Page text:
Ecthyma is a variation of impetigo, presenting at a deeper level of tissue.

It is usually associated with Group A (beta-hemolytic) Streptococcus. Ecthyma is a cutaneous infection by Streptococcus pyogenes or Staphylococcus aureus with a dermal extension. As it extends into the dermis, it is often referred to as a deeper form of impetigo.

Risk factors:

  • Tissue damage from excoriations, insect bites or dermatitis and a compromised immune system as in diabetes or neutropenia, predisposes to the development of ecthyma. Other causes of immune compromise may include malignancy and HIV.
  • Poor hygiene aids spread as do overcrowded living conditions.
  • It is more common in hot and humid climates.
  • Untreated impetigo with poor hygiene may progress to ecthyma.
  • Malnutrition is also a risk factor.


  1. The most commonly affected sites are buttocks, thighs, legs, ankles, and feet.
  2. It starts as a vesicle or pustule over inflamed skin and then deepens to ulcerate with an overlying crust.
  3. The crust is grey-yellow and is thicker and harder than the crust of impetigo.
  4. A shallow, punched-out ulcer is seen if the crust is removed.
  5. The deep dermal ulcer has a raised and indurated margin.
  6. Ecthyma lesions may remain of constant size and resolve without treatment or they can enlarge to 3 cm in diameter.
  7. Ecthyma heals slowly, usually with a scar.
  8. Regional lymphadenopathy is common, even with solitary lesions.

Differential diagnosis:

  • Ecthyma gangrenosum (a similar condition caused by Pseudomonas spp.). It tends to be more severe and, if a diagnosis is delayed, there is a significant mortality.
  • Streptococcal ecthyma can mimic potentially serious zoonotic infections.
  • Ecthyma contagiosum is an alternative name for orf, which can look similar. The diagnosis of orf is usually based on the patient’s history of relevant exposure.
  • Also, consider:
    • Insect bites
    • Leishmaniasis
    • Lymphomatoid papulosis
    • Pyoderma gangrenosum
    • Sporotrichosis
    • Venous or arterial ulcers


  • Swab for bacteriology.
  • Fasting glucose or HbA1c to exclude diabetes.
  • FBC for neutropenia.



  • Treatment depends on the progression of the disease.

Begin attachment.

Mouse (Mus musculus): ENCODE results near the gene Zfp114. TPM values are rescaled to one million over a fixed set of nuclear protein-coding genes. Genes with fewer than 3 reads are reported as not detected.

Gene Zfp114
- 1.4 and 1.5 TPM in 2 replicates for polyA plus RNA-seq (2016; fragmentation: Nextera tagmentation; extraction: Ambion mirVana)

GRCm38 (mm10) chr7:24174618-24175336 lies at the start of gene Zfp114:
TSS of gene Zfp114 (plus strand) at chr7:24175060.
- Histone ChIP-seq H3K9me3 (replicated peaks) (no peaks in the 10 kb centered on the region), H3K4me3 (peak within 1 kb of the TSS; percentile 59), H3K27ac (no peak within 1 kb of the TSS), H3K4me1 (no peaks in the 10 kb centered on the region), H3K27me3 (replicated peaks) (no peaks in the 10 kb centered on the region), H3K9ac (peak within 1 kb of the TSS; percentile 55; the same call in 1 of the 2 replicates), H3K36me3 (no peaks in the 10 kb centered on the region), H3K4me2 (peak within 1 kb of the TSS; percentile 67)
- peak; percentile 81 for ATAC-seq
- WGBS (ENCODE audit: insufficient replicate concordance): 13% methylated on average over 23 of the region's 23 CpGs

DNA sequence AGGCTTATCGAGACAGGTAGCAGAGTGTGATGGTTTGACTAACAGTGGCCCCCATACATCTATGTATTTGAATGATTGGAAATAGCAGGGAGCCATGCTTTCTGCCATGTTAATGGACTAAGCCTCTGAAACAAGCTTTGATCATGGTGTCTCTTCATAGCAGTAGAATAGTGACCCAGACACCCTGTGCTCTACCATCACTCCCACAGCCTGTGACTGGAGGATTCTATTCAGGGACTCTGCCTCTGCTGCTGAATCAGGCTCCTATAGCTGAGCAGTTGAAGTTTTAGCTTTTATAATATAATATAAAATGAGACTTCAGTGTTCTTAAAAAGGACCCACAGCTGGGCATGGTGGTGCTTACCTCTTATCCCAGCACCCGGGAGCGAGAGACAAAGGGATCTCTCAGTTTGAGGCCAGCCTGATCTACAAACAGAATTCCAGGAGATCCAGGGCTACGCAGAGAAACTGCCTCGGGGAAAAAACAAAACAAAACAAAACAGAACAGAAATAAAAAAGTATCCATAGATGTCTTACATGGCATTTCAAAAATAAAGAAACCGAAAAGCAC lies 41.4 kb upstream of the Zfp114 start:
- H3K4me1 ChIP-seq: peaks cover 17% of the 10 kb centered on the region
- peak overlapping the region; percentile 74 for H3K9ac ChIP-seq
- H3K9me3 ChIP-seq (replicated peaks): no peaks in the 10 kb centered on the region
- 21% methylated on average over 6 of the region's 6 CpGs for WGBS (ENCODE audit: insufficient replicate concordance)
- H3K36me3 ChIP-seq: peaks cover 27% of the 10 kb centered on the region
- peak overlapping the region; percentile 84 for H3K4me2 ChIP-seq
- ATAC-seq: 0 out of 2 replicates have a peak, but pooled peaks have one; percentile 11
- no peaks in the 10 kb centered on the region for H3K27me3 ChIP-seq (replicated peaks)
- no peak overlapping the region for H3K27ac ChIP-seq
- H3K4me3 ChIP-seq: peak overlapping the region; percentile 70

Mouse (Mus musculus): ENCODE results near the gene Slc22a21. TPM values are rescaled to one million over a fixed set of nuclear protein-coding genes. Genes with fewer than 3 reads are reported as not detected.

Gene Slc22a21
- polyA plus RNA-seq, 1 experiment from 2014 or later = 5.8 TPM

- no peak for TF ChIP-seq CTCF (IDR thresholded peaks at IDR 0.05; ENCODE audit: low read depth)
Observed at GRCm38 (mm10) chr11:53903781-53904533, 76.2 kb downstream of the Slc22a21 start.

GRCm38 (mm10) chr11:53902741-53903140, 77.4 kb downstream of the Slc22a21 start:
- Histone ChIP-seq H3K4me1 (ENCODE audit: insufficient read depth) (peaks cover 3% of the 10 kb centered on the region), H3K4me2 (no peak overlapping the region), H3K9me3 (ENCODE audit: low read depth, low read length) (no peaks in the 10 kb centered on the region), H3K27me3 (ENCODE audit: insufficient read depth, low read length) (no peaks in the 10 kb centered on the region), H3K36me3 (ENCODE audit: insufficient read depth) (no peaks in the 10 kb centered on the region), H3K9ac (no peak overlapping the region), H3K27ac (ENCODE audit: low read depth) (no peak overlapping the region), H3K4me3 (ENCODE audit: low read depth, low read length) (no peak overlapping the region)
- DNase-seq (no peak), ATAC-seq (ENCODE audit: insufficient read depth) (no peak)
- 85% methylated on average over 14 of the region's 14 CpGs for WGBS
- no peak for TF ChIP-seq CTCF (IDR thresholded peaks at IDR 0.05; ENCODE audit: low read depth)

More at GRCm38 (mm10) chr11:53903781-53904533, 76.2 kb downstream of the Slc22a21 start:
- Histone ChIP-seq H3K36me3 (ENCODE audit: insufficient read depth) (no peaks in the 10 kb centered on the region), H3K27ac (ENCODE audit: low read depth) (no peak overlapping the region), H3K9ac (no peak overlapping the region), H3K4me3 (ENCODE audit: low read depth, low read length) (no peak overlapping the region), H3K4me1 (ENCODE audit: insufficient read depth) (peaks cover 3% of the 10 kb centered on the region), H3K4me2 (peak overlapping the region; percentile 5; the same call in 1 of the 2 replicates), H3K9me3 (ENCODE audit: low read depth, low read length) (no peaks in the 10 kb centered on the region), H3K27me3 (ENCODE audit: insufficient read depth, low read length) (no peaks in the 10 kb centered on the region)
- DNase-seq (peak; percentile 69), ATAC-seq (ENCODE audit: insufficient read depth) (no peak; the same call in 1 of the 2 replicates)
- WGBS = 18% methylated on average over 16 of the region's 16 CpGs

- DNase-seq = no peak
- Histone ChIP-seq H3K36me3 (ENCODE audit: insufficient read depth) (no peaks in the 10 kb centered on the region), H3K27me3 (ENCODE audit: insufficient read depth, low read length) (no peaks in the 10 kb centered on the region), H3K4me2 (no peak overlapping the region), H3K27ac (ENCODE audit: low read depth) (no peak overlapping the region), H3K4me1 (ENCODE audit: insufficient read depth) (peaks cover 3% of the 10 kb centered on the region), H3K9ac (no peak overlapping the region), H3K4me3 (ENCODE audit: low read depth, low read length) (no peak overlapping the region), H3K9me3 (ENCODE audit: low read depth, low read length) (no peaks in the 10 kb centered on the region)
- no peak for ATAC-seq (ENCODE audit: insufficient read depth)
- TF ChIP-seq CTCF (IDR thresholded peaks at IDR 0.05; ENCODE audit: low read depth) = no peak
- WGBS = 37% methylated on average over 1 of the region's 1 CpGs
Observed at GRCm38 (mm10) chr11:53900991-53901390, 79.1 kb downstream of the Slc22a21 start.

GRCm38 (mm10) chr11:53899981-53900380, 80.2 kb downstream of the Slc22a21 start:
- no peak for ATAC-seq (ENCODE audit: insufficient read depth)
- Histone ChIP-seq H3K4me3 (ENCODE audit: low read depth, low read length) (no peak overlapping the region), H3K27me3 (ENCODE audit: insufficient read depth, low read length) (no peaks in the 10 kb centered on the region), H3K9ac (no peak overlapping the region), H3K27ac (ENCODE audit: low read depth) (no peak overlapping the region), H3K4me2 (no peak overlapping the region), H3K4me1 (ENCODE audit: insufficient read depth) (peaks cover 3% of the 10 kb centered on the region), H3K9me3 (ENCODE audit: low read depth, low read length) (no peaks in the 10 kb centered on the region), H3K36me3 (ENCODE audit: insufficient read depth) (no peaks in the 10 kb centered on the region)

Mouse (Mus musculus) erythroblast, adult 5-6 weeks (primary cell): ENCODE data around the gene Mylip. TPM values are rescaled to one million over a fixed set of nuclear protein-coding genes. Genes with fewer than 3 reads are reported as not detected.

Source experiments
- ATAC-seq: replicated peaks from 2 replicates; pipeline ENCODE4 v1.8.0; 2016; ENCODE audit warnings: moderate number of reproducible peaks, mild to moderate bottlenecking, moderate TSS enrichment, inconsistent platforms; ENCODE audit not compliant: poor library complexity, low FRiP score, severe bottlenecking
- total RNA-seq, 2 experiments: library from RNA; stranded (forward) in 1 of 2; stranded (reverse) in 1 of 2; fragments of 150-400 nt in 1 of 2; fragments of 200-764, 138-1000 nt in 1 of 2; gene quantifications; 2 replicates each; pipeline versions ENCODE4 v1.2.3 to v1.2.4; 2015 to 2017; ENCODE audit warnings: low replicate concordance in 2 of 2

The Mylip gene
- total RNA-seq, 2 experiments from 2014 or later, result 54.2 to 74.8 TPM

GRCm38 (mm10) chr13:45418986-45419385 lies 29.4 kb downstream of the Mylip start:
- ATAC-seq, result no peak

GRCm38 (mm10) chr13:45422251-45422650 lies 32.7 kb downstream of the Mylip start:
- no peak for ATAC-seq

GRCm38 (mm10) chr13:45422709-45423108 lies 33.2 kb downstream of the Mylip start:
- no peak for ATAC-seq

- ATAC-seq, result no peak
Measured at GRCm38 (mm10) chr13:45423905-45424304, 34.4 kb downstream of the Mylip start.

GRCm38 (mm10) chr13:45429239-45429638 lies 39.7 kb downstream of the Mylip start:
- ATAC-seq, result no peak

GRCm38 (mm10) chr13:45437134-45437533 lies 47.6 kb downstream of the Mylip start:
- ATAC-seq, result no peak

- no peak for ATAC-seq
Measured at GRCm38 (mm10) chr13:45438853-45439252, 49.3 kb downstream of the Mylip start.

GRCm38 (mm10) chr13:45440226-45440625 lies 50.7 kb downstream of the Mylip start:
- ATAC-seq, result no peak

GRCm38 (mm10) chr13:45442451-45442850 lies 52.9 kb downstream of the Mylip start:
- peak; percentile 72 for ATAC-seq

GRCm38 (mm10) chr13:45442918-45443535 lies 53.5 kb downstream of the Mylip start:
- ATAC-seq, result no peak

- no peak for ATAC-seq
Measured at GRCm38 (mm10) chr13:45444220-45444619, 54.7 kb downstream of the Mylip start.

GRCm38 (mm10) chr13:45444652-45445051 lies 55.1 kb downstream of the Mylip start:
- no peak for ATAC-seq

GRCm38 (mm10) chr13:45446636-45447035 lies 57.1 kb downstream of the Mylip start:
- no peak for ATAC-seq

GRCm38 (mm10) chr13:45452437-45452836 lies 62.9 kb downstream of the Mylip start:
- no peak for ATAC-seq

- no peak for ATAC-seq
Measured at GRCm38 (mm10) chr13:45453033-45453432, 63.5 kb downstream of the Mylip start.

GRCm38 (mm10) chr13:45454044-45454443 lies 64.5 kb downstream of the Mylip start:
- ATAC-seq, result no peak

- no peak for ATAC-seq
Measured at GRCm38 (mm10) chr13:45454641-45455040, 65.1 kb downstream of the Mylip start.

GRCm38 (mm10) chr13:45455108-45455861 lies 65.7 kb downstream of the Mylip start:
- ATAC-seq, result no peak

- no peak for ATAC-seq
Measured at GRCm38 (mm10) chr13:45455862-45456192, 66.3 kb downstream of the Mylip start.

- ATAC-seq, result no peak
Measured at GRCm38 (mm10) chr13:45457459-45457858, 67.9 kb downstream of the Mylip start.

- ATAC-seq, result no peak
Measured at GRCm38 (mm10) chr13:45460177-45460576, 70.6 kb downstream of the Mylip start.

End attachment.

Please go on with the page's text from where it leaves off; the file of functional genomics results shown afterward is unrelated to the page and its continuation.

• Hygiene is important. Use bactericidal soap and frequently change bed linens, towels, and clothing.
  • Remove crusts and apply an antibiotic ointment daily.
  • Povidone-iodine and hydrogen peroxide may be used as antiseptics.


  • Topical mupirocin ointment is very effective. Fusidic acid is an alternative. Topical antibiotics are usually satisfactory if the infection is localized.
  • More extensive lesions require oral antibiotics, possibly for several weeks to obtain full resolution.
  • Penicillin should be adequate to treat streptococci.
  • If S. aureus is also present, an antibiotic-resistant to penicillinase may be advised.
  • Consider parenteral antibiotics if there is widespread involvement.


  • Ecthyma rarely produces systemic symptoms.
  • Invasive complications of streptococcal skin infections can include cellulitis and erysipelas, gangrene, lymphangitis, suppurative lymphadenitis, and bacteremia.
  • Non-suppurative complications of streptococcal skin infections include scarlet fever and acute glomerulonephritis. Antibiotics do not appear to reduce the rate of post-streptococcal glomerulonephritis.
  • Possible sequelae of secondary untreated S. aureus pyodermas include cellulitis, lymphangitis, bacteremia, osteomyelitis, and acute infective endocarditis. Some S. aureus strains produce exotoxins that can lead to staphylococcal scalded skin syndrome and toxic shock syndrome.


Healing is slow with scar formation but a response to appropriate antibiotics occurs over several weeks.


In tropical climates, pay attention to hygiene and use insect repellents to reduce bites.

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